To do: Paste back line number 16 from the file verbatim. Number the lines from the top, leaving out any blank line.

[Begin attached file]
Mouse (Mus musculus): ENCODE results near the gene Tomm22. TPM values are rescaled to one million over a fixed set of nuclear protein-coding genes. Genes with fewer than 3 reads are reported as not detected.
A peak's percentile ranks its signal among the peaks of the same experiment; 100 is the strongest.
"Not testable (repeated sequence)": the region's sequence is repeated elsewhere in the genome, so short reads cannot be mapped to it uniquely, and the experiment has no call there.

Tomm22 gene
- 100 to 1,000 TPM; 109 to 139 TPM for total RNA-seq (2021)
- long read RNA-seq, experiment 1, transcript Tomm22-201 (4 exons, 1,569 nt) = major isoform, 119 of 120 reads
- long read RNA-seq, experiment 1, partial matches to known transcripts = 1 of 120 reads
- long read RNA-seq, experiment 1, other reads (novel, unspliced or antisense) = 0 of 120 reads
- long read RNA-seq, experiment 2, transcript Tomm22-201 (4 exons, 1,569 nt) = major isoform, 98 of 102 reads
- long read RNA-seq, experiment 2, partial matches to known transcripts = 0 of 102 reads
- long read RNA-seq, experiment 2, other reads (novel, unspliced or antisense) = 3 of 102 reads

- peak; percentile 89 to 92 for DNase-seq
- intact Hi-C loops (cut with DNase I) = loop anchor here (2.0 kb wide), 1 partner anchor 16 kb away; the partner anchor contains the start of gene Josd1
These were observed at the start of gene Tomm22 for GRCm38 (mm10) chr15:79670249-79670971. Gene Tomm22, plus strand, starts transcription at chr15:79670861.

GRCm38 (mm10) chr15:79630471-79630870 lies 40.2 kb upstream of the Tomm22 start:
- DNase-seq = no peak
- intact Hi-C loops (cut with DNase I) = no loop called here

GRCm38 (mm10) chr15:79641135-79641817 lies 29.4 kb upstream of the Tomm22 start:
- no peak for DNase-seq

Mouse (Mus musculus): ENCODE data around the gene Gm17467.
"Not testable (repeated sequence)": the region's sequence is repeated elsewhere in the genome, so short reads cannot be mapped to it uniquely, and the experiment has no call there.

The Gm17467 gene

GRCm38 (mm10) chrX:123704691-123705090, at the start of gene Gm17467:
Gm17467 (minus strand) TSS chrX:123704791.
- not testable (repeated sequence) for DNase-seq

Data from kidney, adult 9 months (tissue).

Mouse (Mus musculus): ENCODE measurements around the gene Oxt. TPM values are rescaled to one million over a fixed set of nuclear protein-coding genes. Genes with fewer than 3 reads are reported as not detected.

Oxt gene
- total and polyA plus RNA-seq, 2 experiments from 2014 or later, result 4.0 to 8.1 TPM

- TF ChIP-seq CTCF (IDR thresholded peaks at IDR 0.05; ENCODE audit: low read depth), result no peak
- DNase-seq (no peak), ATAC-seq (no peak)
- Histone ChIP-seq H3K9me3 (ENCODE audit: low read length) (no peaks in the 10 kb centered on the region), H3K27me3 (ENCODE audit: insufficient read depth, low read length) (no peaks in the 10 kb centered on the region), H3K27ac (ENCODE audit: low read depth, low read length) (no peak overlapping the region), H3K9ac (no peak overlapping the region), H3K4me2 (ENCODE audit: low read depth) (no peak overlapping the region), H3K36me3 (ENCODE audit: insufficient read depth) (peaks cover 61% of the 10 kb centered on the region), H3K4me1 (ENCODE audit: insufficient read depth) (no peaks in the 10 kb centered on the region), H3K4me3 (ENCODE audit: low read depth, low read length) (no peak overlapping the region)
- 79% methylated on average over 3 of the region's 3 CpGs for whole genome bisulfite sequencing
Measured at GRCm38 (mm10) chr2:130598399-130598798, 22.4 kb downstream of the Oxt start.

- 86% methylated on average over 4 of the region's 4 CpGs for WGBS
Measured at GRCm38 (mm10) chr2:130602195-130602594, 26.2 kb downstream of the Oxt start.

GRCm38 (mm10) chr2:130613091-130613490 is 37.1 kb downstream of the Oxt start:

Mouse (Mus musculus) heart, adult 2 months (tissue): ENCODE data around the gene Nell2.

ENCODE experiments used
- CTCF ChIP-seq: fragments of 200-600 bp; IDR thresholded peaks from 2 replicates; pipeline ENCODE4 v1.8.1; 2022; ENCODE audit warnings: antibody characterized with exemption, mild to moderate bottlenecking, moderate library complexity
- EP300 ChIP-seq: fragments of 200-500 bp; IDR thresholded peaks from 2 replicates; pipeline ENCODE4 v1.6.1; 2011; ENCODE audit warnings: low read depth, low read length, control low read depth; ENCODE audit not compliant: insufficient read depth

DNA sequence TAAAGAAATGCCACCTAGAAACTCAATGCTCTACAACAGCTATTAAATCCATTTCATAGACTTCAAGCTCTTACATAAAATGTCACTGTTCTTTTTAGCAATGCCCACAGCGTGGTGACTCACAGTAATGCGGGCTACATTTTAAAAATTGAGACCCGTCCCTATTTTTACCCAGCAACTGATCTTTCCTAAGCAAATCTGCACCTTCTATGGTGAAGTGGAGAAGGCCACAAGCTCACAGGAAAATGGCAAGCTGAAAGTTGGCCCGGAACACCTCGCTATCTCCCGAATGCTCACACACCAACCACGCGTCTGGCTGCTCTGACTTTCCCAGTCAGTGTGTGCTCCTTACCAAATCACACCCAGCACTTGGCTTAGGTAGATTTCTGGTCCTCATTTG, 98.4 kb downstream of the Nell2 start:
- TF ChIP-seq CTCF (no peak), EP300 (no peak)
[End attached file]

- DNase-seq = no peak